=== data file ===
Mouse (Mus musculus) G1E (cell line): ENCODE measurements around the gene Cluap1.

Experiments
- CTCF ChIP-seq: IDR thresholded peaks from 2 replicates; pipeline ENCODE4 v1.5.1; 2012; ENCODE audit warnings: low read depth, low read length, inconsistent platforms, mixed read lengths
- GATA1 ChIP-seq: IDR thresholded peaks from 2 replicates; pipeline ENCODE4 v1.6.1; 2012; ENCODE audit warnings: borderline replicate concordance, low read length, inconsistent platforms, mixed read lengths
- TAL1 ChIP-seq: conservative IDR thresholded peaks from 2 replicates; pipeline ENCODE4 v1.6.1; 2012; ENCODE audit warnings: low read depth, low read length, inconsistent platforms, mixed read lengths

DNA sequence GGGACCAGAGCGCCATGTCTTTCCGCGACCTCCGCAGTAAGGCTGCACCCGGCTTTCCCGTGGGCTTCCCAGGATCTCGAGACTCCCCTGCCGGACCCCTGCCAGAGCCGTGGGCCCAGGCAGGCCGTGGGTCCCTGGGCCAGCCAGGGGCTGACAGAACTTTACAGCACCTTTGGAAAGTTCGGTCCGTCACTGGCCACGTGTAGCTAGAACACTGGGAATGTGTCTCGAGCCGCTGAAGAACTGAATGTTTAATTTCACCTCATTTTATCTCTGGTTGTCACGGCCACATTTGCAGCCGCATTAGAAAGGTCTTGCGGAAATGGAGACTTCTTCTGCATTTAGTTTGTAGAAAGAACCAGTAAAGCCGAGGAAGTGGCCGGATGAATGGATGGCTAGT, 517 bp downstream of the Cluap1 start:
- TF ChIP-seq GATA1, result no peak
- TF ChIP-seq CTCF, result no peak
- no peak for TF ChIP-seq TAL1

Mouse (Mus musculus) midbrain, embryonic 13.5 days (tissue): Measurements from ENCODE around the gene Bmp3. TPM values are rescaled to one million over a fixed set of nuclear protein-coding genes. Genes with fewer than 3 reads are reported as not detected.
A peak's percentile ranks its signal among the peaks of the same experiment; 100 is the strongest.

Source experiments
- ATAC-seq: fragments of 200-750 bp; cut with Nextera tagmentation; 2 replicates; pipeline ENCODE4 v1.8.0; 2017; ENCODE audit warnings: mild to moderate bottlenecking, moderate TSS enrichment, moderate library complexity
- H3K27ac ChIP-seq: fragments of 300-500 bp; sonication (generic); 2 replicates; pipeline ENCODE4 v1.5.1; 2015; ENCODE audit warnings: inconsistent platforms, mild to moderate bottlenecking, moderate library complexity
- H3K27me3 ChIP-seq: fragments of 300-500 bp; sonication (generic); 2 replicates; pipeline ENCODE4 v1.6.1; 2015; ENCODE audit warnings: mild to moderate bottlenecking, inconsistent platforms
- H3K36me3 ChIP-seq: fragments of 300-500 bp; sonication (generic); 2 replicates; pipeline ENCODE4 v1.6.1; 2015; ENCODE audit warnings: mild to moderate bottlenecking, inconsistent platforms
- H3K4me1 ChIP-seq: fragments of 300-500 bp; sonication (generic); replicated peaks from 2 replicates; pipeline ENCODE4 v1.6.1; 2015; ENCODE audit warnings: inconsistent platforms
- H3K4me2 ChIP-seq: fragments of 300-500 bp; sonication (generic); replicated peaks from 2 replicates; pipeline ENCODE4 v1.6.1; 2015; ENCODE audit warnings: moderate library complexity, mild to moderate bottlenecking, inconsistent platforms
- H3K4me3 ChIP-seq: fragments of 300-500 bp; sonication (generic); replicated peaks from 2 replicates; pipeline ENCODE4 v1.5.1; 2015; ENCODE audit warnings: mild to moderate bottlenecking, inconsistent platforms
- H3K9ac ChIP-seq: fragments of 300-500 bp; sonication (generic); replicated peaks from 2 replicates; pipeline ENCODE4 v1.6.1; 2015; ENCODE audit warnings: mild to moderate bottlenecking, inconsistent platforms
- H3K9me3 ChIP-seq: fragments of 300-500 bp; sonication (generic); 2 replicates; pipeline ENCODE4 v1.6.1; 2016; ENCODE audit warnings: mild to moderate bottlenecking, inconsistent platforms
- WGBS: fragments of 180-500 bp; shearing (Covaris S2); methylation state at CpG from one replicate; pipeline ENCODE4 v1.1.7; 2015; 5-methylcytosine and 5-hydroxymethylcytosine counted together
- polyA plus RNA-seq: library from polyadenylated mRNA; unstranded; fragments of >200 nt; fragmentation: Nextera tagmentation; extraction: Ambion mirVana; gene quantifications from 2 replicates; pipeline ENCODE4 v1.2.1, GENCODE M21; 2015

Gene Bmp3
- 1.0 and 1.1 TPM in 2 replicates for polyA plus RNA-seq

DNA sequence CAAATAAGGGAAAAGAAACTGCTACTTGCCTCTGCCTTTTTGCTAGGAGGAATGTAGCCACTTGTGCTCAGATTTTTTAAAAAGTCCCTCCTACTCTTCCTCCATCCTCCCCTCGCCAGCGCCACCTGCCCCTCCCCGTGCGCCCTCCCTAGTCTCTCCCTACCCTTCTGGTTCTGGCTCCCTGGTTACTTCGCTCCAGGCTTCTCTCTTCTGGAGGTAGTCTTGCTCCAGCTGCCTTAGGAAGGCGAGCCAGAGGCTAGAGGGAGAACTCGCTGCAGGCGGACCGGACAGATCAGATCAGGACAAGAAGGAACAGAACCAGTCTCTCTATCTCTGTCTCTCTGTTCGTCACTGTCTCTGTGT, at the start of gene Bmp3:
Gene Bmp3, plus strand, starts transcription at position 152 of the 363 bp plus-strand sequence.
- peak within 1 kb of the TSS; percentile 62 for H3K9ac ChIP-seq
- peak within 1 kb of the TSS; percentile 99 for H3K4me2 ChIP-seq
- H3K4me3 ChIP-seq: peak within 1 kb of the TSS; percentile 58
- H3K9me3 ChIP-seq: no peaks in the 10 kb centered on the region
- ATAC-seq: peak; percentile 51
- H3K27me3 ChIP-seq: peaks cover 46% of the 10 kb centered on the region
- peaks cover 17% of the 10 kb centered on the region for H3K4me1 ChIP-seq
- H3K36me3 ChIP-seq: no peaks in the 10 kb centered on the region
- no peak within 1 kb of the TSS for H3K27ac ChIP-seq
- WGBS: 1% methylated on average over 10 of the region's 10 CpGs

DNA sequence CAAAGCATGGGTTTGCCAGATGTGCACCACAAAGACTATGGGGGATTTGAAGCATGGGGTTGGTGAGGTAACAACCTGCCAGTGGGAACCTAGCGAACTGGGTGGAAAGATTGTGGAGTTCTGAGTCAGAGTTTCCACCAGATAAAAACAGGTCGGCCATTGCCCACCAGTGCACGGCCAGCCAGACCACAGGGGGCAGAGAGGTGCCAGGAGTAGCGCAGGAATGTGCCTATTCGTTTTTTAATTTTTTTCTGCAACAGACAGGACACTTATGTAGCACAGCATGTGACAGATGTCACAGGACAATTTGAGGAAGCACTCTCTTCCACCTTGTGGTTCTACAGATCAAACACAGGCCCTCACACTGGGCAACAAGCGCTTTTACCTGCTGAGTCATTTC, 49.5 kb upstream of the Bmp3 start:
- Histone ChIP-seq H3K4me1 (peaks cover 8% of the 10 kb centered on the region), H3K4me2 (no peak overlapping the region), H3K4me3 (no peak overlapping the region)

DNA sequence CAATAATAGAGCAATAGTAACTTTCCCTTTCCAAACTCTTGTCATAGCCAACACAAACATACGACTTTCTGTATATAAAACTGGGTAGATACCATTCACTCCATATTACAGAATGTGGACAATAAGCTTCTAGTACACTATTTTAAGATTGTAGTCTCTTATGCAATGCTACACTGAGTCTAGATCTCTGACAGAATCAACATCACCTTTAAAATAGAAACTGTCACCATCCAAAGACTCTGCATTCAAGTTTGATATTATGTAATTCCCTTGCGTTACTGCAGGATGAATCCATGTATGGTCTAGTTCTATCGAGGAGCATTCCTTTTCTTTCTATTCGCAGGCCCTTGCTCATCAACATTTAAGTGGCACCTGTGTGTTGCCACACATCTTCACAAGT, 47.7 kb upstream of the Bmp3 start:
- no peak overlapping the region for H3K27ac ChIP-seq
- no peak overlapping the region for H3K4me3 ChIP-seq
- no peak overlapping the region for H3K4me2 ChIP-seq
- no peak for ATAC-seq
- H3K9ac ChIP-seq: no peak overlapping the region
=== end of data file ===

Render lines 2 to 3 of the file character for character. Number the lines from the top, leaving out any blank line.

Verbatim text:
Experiments
- CTCF ChIP-seq: IDR thresholded peaks from 2 replicates; pipeline ENCODE4 v1.5.1; 2012; ENCODE audit warnings: low read depth, low read length, inconsistent platforms, mixed read lengths